This area will cover relevant news of the threat to the planet from Near Earth Objects (NEOs) including concepts and designs for mitigation. All opinions are those of the author.

14 May 2009

Article: "Asteroid impact may have gassed Earth"

From the article...

A burst of carbon monoxide triggered by an asteroid impact may have been a key factor in the mass extinction which saw off the dinosaurs 65 million years ago.

The claim comes from Japanese scientists who have simulated the impact that created the massive crater at Chicxulub on Mexico's Yucatán Peninsula.

The Chicxulub impact, which occurred around the end of the Cretaceous period and the beginning of the Tertiary (the K-T boundary), is thought to have blackened the skies with dust, blocking photosynthesis. The impact would also have triggered intense global firestorms, boosting the atmospheric concentration of the greenhouse gas carbon dioxide and warming the Earth.

But the shock of the impact may also have released significant amounts of greenhouse gasses by breaking down carbonate rocks such as calcite. Previous estimates have suggested that the Chicxulub impact could have released enough carbon dioxide from carbonate rocks at the site to cause a global warming of about 1-2 ºC.1,2

The Japanese team, led by Ko Kawaragi of the University of Tokyo, now suggest in Earth and Planetary Science Letters3 that the shocked carbonates would have released much more carbon monoxide than carbon dioxide, leading to a global warming of 2-5 °C for several years after the impact.

"Asteroid impact may have gassed Earth: Did dinosaur-killing space rock create enough carbon monoxide to trigger extreme global warming?"
Anjali Nayar
Nature Magazine
13 May 2009

Link: Nature News Article


Earth and Planetary Science Letters
Volume 282, Issues 1-4, 30 May 2009, Pages 56-64

"Direct measurements of chemical composition of shock-induced gases from calcite: an intense global warming after the Chicxulub impact due to the indirect greenhouse effect of carbon monoxide"
Ko Kawaragia, Yasuhito Sekinea, Corresponding Author Contact Information, E-mail The Corresponding Author, Toshihiko Kadonob, Seiji Sugitaa, Sohsuke Ohnoc, Ko Ishibashid, Kosuke Kurosawaa, Takafumi Matsuia and Susumu Ikedaa, aDepartment of Complexity Science and Engineering, Graduate School of Frontier Sciences, University of Tokyo, 5-1-5, Kashiwanoha, Kashiwa, Chiba 277-8561, Japan, bInstitute of Laser Engineering Osaka University, 2-6 Yamadaoka, Suita, Osaka 565-0871, Japan, cInstitute for Study of the Earth's Interior, Okayama University, 827 Yamada, Misasa, Tottori 682-0193, Japan, dDepartment of Earth and Planetary Science, Graduate School of Science, University of Tokyo, 5-1-5, Kashiwanoha, Kashiwa, Chiba 277-8561, Japan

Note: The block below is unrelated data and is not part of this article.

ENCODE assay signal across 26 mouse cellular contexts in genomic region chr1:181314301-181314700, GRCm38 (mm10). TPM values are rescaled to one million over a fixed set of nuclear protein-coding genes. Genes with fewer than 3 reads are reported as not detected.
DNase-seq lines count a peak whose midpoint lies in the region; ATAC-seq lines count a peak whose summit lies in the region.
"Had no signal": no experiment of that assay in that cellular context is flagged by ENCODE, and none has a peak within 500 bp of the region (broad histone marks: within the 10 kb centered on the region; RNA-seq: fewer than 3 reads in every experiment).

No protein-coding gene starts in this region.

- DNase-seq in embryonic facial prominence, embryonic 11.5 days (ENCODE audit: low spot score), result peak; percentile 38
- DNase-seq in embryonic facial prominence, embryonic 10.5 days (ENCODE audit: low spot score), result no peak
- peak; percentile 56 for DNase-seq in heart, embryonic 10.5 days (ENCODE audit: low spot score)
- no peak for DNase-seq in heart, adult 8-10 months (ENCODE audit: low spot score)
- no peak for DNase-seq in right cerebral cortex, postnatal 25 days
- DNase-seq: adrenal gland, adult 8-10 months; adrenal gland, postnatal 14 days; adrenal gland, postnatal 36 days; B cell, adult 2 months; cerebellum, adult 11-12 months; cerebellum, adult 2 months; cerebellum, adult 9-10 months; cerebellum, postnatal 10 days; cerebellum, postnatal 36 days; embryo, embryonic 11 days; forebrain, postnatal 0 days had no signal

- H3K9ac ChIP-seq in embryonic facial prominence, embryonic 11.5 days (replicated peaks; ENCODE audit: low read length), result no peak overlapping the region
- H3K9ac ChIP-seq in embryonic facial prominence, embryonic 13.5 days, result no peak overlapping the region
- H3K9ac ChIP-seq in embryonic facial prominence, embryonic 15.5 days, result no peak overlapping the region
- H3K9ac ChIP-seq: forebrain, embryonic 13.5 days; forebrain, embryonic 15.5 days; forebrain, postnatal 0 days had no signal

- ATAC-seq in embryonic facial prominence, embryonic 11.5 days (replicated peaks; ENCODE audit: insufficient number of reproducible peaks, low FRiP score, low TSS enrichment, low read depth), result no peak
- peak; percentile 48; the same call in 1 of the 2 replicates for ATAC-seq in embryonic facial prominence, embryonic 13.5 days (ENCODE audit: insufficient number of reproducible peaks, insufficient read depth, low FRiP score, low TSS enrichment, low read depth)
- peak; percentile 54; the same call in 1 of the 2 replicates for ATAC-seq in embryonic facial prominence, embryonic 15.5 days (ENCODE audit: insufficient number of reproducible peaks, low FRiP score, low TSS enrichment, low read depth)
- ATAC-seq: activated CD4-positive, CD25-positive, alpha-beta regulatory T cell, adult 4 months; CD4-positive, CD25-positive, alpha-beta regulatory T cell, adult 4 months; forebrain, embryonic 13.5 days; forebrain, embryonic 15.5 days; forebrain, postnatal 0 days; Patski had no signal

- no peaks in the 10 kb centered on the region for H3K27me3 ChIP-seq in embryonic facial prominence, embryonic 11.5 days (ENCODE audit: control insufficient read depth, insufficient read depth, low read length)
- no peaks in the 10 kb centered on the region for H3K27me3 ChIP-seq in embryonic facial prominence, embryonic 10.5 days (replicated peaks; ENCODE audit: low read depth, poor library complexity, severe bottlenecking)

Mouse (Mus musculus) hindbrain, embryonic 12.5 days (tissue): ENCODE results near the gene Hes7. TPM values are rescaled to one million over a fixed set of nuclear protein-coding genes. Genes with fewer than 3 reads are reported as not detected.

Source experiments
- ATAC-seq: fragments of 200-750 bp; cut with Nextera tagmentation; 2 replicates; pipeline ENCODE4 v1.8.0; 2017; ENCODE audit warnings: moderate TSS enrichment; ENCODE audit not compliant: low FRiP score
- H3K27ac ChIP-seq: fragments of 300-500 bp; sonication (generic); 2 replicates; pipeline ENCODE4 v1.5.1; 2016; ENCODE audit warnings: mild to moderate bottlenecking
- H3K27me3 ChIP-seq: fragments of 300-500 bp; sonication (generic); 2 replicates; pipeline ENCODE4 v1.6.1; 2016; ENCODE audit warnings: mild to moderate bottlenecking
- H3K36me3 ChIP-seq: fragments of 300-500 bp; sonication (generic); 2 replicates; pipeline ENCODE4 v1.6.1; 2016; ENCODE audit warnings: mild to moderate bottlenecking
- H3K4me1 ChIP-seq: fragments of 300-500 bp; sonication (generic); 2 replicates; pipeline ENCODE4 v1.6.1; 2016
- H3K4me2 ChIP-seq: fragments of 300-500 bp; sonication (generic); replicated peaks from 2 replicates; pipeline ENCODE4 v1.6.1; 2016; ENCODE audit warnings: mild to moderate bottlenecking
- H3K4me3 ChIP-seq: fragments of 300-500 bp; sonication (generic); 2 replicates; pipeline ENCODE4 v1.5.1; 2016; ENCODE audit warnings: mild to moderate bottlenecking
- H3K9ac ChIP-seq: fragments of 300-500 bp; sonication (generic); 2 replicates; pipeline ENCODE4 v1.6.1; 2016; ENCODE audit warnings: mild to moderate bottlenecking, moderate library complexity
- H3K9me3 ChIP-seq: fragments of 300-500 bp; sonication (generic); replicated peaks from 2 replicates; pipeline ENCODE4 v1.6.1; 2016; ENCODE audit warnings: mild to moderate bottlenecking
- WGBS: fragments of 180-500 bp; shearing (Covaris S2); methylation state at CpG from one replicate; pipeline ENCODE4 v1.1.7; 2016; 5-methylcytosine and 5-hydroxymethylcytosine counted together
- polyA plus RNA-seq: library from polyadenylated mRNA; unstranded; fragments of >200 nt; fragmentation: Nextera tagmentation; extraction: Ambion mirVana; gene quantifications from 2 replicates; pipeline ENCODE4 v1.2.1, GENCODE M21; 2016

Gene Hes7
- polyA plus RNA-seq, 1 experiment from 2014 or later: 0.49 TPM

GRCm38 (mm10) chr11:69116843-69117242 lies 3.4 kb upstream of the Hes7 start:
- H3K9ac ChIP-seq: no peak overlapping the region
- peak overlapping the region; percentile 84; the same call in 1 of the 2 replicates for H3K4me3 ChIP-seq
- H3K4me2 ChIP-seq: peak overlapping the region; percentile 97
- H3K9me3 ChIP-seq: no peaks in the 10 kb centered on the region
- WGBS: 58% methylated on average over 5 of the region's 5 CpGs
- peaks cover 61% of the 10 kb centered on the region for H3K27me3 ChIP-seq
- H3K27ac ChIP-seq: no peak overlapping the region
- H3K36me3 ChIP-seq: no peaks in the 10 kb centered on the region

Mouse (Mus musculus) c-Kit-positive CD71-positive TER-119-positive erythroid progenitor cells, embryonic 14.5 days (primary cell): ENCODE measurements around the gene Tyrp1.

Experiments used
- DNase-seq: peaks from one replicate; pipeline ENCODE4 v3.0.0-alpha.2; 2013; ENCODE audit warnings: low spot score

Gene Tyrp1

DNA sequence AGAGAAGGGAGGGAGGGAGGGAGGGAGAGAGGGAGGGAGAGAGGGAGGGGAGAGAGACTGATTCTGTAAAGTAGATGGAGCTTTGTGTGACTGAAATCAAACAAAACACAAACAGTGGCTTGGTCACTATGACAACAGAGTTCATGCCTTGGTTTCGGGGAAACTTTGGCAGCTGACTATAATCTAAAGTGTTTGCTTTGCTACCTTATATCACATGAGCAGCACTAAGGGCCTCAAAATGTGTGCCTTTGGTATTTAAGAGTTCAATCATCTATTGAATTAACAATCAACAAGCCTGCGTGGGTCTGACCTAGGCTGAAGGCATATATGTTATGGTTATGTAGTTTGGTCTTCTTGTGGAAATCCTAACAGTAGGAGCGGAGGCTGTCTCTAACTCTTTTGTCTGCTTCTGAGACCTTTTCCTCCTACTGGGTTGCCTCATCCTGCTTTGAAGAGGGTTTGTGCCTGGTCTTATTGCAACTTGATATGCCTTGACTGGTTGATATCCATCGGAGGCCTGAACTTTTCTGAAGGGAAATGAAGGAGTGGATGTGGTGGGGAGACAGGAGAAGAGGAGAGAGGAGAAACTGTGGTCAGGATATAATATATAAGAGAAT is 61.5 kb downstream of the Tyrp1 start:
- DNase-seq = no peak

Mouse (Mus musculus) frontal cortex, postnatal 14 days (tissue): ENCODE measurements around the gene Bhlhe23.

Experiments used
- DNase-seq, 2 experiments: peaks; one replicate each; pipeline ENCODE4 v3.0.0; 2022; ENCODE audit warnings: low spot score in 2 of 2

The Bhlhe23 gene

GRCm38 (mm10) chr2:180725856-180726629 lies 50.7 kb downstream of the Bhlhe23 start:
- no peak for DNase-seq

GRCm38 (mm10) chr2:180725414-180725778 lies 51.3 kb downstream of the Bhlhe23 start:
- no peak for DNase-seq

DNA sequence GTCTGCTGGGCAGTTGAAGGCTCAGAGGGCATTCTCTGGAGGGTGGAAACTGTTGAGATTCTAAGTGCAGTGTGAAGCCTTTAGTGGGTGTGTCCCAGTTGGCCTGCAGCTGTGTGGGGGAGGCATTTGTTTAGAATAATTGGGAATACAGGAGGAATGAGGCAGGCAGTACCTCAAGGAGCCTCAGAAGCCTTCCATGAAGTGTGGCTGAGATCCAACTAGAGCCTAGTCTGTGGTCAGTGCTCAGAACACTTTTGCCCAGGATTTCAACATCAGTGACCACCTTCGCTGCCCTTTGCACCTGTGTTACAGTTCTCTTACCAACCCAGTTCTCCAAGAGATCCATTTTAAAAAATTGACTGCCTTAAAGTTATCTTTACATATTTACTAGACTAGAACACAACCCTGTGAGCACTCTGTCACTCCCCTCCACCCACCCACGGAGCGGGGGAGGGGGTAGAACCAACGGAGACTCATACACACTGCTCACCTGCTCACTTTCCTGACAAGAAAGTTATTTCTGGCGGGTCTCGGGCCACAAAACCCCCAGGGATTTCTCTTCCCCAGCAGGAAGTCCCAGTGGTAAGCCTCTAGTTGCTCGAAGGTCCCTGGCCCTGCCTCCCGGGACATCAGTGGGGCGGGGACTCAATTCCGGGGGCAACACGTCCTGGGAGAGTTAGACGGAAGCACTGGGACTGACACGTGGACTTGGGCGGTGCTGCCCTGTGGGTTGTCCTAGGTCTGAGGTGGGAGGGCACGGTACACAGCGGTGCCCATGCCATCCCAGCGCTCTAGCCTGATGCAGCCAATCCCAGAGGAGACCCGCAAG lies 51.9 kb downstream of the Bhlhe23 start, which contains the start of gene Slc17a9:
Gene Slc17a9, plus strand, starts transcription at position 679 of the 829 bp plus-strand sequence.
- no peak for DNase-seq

Shock-induced devolatilization in hypervelocity impacts has been considered to play important roles in the atmospheric evolution and mass extinctions in Earth's history. Although the chemical composition of shock-induced gas species from carbonate rocks has been considered as a key to understand the environmental change after the Chicxulub impact, it has not been investigated extensively before. Here, we conduct direct measurements of the chemical composition (CO/CO2) of shock-induced gas species from calcite (CaCO3) using both a laser gun system and an isotopic labeling technique. The CO/CO2 ratio of the shock-induced gas species from calcite is measured to be 2.02 ± 0.41, suggesting that gaseous CO has been dominant in the shock-induced gases in the Chicxulub impact. In order to evaluate the environmental effects of the injection of CO gas, we investigated the post-impact atmospheric chemistry by incorporating our experimental results into a tropospheric photochemical model. The results suggest that an intense (2–5 °C) global warming would have lasted for several years after a Chicxulub-size impact mainly due to the greenhouse effect of tropospheric O3, which is produced via photochemical reactions associated with CO gas. Such an intense global warming could have damaged the biosphere in the mass extinction at the Cretaceous–Paleogene (K–P) boundary.

Link: Earth and Planetary Science Letters Abstract Link

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